Library from Texas
CLAY COUNTY — On a sweltering weekday in mid-July, it takes a dozen good cowboys on the historic Sanzenbacher Ranch to get the round-up done.
The appraisal district’s board met to discuss its options regarding a recent decision by the appraisal review board to lower the appraised value of a wind farm in central Val Verde County. The decision by the review board represented a loss of nearly $400,000 in expected revenue for Val Verde County.
A decision to lower the appraised value of a Val Verde County wind farm will be appealed through a lawsuit to be filed in state district court here, members of the Val Verde County Appraisal District Board of Directors decided Friday.
Company remains focused on 5-7 percent earnings growth through investments to improve service for customers COLUMBUS, Ohio – American Electric Power (NYSE: AEP) is canceling the Wind Catcher project as a result of the Public Utility Commission of Texas’ July 26 decision to deny approval of the project. The project had been approved by the Arkansas Public Service Commission, Louisiana Public Service Commission and Federal Energy Regulatory Commission. A decision was pending at the Oklahoma Corporation Commission.
Texas dealt a potential death blow to what would be the largest-ever U.S. wind farm: American Electric Power Co.’s $4.5 billion Wind Catcher project. ...“The costs are known,” DeAnn Walker, chairman of the Texas commission, said Thursday at a hearing. “But the benefits are based on a lot of assumptions that are questionable.”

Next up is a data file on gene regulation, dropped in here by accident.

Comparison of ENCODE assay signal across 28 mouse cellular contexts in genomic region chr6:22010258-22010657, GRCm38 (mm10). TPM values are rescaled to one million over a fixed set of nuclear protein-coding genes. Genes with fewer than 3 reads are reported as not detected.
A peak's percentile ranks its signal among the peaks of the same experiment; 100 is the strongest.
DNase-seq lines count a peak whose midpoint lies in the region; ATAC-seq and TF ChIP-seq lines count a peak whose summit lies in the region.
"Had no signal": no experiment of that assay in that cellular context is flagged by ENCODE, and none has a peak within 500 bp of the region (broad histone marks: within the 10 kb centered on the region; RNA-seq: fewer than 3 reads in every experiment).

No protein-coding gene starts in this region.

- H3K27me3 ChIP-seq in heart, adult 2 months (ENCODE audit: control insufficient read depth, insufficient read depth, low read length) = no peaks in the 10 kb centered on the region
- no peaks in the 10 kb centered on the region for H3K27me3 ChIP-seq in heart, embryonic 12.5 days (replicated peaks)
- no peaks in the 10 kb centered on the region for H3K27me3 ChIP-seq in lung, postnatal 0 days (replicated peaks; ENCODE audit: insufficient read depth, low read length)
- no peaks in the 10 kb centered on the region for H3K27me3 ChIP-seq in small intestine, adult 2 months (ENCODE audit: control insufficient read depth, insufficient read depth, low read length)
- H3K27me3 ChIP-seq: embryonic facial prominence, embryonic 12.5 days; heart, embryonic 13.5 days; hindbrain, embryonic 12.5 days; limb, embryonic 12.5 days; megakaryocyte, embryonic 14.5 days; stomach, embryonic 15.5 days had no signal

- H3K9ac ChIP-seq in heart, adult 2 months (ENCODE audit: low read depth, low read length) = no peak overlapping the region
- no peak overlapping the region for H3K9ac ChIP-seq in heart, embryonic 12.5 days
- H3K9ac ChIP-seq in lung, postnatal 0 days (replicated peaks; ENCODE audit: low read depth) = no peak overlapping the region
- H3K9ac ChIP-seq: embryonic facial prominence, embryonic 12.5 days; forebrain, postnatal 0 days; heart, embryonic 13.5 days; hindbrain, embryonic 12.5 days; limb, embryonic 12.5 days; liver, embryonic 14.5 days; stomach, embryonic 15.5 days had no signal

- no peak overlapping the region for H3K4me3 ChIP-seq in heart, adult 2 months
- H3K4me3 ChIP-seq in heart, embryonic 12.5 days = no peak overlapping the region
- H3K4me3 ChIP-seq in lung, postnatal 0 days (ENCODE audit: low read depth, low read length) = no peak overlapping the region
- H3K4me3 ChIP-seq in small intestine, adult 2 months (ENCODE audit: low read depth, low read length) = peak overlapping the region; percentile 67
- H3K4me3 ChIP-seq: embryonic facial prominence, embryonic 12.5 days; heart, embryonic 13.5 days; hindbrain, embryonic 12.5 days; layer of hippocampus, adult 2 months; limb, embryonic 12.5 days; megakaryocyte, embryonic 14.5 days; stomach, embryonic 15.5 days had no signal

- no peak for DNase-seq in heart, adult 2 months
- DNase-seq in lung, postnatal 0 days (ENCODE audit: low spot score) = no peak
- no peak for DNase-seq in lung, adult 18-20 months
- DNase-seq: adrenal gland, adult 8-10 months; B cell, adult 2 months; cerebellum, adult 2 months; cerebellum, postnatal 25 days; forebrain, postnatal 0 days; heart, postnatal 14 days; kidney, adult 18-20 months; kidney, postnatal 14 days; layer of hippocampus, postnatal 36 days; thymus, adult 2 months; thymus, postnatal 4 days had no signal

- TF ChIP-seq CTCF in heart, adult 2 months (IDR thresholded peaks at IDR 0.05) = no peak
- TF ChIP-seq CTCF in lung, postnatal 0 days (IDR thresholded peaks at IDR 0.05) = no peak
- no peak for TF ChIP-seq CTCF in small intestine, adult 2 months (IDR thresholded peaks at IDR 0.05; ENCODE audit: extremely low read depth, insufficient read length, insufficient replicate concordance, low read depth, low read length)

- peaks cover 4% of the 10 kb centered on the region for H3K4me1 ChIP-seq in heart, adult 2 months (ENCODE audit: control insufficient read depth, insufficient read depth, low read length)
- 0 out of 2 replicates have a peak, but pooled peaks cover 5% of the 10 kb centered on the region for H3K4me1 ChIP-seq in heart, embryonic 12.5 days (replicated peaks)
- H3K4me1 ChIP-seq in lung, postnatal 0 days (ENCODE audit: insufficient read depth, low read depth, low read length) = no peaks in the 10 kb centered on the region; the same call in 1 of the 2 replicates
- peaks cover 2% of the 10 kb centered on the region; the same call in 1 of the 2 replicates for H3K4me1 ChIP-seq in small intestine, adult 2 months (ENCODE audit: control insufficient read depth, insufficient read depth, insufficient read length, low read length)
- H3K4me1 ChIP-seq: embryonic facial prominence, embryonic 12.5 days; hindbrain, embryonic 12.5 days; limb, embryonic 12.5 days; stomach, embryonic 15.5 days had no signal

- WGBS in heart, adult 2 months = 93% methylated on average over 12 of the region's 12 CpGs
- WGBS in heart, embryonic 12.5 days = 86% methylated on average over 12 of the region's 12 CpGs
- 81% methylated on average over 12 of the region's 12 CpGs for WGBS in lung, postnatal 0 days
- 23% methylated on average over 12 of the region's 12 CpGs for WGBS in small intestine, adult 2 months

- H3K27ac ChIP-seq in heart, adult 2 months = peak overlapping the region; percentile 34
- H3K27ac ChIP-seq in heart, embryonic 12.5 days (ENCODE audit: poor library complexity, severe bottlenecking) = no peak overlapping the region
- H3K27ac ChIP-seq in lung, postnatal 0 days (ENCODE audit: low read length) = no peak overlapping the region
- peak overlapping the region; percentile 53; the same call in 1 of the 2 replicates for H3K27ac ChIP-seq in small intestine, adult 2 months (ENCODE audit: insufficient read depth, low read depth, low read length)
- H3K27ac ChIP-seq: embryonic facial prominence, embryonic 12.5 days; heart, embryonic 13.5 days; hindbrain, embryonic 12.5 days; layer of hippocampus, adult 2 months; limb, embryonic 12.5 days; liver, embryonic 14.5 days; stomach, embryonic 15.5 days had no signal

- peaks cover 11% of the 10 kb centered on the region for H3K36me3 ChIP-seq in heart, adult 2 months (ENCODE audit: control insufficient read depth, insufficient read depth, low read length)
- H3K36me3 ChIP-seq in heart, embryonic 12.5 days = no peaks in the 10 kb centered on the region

AEP's plan to build the largest wind farm in the United States might have been dealt a fatal blow. The Public Utility Commission of Texas voted Thursday to reject the proposed 2,000-megawatt Wind Catcher wind farm, stating that as it is structured now, the project doesn't offer clear enough benefits for rate payers.
There’s a growing body of research that highlights the negative effects of tax abatements granted for renewable energy under Texas Tax Code Chapter 312 and 313. Among the effects are the harm to the reliability of the electric grid, the hidden cost to Texans via taxes, and the unfortunate experiences of those who live next to large wind farms.
AEP's original schedule called for the need to order the longest-lead-time equipment by Aug. 6. Through some negotiations, it has been able to delay those orders until the end of August, but the company can't afford to delay much longer, AEP CFO Brian Tierney told investors. It needs to make its timetables in order for developer Invenergy LLC to complete the wind farm by 2020.
A request to approve a reinvestment zone and an abatement for Peyton Creek Wind Farm was tabled after a lengthy public hearing at the Matagorda County Commissioners Court regular meeting Monday, July 16.
The 2,000 MW Wind Catcher Energy Connection project proposed by SWEPCO, a subsidiary of American Electric Power, came under scrutiny from the PUCT earlier this week as the regulators questioned the prudence of putting such a large investment on ratepayers, particularly with the inclusion of a $1.6 billion transmission line to move the energy from the wind farm.